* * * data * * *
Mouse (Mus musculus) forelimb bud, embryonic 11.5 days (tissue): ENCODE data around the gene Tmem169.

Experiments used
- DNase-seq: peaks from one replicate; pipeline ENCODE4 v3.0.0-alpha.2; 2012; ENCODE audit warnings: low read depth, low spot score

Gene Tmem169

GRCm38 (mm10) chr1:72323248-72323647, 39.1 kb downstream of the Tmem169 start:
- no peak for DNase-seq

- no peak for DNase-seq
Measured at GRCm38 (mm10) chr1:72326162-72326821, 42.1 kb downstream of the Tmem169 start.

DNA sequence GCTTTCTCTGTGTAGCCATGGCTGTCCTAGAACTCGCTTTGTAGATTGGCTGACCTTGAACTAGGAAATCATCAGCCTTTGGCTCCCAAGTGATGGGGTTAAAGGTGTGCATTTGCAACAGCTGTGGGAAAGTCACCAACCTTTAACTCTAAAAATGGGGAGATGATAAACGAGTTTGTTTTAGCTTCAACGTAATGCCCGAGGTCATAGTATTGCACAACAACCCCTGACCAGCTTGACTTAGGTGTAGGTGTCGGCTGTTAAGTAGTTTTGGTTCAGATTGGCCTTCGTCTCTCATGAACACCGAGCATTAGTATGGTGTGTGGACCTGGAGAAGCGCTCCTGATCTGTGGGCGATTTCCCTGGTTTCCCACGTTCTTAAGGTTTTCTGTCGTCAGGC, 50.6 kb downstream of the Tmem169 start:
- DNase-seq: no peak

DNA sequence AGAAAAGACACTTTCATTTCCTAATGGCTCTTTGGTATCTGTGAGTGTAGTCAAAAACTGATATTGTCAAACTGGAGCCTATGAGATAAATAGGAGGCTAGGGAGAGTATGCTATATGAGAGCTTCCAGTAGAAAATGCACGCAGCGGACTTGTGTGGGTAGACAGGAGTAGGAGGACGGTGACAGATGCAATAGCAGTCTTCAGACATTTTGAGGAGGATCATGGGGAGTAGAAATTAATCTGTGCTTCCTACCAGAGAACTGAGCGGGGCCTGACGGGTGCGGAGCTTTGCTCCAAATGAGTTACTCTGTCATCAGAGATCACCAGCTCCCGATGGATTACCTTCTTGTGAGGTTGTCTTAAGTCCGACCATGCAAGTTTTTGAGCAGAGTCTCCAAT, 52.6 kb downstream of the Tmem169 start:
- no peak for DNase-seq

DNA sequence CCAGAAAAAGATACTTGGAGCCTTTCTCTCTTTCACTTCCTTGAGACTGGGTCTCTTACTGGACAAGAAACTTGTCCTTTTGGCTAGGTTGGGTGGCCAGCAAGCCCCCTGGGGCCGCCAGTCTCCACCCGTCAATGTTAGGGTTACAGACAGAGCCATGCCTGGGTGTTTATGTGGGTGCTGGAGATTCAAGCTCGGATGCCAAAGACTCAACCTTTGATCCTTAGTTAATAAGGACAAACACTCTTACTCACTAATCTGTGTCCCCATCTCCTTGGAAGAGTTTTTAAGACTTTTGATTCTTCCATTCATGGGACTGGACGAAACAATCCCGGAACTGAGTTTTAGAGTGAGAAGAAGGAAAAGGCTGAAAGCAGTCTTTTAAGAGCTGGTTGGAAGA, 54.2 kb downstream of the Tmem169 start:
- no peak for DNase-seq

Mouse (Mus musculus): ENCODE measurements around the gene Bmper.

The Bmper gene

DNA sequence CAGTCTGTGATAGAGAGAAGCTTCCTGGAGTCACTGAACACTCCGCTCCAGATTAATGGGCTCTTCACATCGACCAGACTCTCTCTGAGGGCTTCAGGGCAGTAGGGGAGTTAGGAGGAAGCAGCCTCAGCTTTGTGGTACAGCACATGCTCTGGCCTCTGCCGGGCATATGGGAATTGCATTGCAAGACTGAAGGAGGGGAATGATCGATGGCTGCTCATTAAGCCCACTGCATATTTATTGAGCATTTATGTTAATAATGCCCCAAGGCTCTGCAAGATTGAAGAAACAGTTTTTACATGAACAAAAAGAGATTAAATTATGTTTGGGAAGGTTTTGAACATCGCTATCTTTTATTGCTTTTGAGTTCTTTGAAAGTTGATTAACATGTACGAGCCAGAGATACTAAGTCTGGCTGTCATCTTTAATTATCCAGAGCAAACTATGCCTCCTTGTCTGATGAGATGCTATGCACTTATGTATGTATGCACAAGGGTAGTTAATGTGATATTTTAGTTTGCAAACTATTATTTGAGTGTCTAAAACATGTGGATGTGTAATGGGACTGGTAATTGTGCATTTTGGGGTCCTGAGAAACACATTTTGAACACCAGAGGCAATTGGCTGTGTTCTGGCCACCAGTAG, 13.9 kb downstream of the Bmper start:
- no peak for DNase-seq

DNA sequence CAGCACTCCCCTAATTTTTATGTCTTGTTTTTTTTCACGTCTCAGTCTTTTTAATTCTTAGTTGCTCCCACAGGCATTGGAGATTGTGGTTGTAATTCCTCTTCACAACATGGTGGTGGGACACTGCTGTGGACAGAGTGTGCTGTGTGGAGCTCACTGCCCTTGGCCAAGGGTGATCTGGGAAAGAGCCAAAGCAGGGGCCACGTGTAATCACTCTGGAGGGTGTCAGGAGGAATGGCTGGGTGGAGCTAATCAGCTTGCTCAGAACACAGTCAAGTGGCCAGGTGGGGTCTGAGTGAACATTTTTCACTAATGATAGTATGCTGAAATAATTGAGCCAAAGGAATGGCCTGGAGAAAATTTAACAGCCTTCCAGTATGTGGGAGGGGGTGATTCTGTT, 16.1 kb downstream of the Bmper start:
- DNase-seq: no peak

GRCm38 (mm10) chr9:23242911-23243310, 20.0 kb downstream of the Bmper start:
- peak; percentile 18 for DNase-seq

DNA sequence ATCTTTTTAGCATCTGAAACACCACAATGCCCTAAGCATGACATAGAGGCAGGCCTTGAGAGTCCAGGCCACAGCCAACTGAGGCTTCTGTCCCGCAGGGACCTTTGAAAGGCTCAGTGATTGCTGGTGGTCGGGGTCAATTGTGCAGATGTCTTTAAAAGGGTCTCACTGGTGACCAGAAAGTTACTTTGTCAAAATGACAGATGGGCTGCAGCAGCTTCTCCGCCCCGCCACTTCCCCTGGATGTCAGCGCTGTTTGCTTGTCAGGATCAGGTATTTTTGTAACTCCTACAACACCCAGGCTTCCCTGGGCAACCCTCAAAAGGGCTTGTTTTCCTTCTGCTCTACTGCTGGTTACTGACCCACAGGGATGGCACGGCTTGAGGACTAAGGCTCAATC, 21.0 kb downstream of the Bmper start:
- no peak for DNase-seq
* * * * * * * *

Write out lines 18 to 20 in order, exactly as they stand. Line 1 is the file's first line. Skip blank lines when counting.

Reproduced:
- no peak for DNase-seq

DNA sequence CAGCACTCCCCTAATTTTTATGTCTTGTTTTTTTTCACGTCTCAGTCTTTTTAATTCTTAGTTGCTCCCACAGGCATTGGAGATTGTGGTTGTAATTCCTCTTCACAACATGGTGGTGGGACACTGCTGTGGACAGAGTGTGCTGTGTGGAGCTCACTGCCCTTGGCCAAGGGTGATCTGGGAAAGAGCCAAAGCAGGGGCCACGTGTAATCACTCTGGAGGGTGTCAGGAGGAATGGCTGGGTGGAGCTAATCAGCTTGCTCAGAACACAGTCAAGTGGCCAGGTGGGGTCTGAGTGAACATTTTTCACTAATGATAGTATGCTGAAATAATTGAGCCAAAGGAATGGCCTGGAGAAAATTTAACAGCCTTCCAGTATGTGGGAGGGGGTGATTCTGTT, 16.1 kb downstream of the Bmper start:
- DNase-seq: no peak